Just Dropped: CJIS Security Policy 5.6

It just dropped and it's hot! The CJIS Security Policy, version 5.6 just came out:

CJIS Security Policy 5.6
 
Okay, maybe I'm over-hyping it. There really isn't much in the way of policy changes, the revisions to the policy are mostly clarifications and guidance which make it easier to use and understand.

Here's What's different:

Authenticators (section 5.6.2.1)

This section now includes hard or soft tokens, also one-time passwords as examples of authenticators.

Encryption (section 5.10.1.2)

Three new subsections are added, clarifying encryption requirements. Now instead of having the use of FIPS 197 for CJI at rest as an exception, the standards for CJI at rest appear as their own section. Also, PKI rules were moved to their own section.  The result is a much more readable standard.

Not new, but noteworthy:

One thing of note to LASO's is the password requirements for CJI at rest.  Although this is not new, just something that has been placed in a more prominent area in this version of the policy and will undoubtedly get noticed.  Section 5.10.1.2.2 has stronger password standards in some areas for this data than the password standards in section 5.6.2.2. Here's a comparison:

Passwords for accessing CJIS systems (5.6.2.1.1)Passphrase for unlocking CJI at rest (5.10.1.2.2)
At least 8 charactersAt least 10 characters
Not a dictionary wordNot be a dictionary word
Not be the same as the user IDInclude at least one letter in each upper and lower case, a number and a symbol
Expire within 90 days
be changed when previously authorized personnel no longer require access

Not be identical to the previous ten passwords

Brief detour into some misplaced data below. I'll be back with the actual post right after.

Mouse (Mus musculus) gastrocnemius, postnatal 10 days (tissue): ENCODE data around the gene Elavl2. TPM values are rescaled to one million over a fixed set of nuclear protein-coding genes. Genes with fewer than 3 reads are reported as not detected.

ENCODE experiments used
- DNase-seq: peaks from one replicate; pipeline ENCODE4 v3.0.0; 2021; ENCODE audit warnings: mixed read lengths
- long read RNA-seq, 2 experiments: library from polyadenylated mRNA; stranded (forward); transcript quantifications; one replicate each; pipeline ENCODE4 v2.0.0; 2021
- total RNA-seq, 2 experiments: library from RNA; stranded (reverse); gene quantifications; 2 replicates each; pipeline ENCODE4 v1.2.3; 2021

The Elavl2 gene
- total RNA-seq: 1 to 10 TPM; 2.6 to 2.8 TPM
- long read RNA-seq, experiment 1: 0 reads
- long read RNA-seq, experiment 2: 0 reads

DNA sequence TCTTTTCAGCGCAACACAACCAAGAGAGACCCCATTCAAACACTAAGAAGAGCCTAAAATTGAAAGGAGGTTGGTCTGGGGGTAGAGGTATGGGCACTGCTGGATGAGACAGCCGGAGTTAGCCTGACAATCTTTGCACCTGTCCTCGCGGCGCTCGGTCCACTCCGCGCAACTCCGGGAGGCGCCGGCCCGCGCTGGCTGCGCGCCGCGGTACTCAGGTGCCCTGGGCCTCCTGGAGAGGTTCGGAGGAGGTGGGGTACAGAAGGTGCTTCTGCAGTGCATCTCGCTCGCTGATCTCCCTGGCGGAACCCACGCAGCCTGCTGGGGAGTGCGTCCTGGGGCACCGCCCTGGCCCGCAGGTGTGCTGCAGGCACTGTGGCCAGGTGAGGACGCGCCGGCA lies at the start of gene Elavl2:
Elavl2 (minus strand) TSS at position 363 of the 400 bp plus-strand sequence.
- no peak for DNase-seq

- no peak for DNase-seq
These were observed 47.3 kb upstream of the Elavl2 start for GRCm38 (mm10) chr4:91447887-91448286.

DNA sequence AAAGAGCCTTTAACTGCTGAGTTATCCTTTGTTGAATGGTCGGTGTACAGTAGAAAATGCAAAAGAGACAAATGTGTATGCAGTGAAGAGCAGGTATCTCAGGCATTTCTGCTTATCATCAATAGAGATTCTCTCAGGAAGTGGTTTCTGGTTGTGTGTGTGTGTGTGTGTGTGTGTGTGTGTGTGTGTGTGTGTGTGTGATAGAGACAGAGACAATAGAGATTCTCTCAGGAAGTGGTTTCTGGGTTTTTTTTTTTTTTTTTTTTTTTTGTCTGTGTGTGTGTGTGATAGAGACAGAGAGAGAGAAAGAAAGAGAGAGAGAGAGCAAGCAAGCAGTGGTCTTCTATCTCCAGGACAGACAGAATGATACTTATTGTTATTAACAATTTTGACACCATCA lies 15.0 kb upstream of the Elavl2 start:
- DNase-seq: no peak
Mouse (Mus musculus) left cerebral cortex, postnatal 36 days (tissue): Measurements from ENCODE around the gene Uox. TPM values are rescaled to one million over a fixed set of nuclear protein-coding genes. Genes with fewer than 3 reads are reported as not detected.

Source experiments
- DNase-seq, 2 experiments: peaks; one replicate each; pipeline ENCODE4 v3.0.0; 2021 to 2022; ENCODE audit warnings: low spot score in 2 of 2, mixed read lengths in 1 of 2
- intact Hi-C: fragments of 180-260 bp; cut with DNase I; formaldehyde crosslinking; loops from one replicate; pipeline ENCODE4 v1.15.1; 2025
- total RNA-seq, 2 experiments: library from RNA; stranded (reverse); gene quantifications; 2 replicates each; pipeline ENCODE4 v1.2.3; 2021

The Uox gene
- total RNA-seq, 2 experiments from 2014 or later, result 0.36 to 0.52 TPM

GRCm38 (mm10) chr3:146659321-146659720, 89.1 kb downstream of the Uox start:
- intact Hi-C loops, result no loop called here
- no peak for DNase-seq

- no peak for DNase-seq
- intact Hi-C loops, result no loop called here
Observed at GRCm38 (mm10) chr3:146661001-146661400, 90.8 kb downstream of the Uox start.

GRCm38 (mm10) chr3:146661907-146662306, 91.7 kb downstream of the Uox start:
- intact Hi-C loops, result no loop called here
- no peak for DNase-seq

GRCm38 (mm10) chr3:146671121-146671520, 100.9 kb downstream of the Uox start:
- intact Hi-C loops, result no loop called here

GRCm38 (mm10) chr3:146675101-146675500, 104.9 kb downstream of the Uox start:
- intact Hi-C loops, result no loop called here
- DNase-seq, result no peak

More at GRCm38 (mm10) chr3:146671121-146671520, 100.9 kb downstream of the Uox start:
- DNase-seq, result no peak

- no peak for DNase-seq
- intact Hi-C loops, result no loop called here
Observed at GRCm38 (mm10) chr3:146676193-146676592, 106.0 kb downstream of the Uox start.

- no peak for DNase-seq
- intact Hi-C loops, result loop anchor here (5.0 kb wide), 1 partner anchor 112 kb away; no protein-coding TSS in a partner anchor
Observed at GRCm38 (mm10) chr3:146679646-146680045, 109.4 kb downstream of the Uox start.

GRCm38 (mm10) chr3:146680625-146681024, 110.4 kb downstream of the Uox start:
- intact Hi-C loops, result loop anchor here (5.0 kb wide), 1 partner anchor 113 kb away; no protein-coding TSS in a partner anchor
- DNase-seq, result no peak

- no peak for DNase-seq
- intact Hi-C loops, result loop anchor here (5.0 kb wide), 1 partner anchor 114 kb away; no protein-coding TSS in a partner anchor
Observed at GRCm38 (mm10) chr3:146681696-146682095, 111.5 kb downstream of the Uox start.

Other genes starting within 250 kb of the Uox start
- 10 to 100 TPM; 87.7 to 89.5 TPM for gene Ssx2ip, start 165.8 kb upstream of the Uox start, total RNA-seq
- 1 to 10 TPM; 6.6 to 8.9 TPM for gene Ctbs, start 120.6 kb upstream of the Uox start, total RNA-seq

Not be transmitted in the clear
Not displayed when entered

 To apply these differences, understand that password standards in section 5.6.2.1.1 apply to CJIS systems with uniquely identified users storing CJI.  The passphrase standards in section 5.10.1.2.2 apply to documents stored separately of those systems. An example would be an agency warrant list collected by a system administrator who burned to a CD using WinZip to encrypt and created a password to unlock the file.  Keeping in mind that these documents can be opened by anyone who has the password, a slightly stronger password makes sense.

An easy rule of thumb is that if the user has an ID for the system, use the former, if they need a password only, use the latter.

Definitions (Appendix A)

Definitions added for Asymmetric and Hybrid Encryption

Acronyms (Appendix B)

OTP = One-time password. That's the change.

Cloud Computing (Appendix G.3)

The section formatting was improved and some elaboration added.  Of note are three use cases on cloud utilization.  Before implementing cloud solutions, be sure to also download and review the FBI CJIS' Recommendations for Implementation of Cloud Computing Solutions.

Encryption Best Practices (Appendix G.6)

This appendix is entirely new. It explains types of encryption and key management.  It also explains how NIST certification is achieved and warns about claims of being "NIST compliant."




Comments

Popular posts from this blog

When does the CJIS security policy apply to Criminal Justice and Non-Criminal Justice Information Systems?

How an Auditor Looks at Your Network Diagram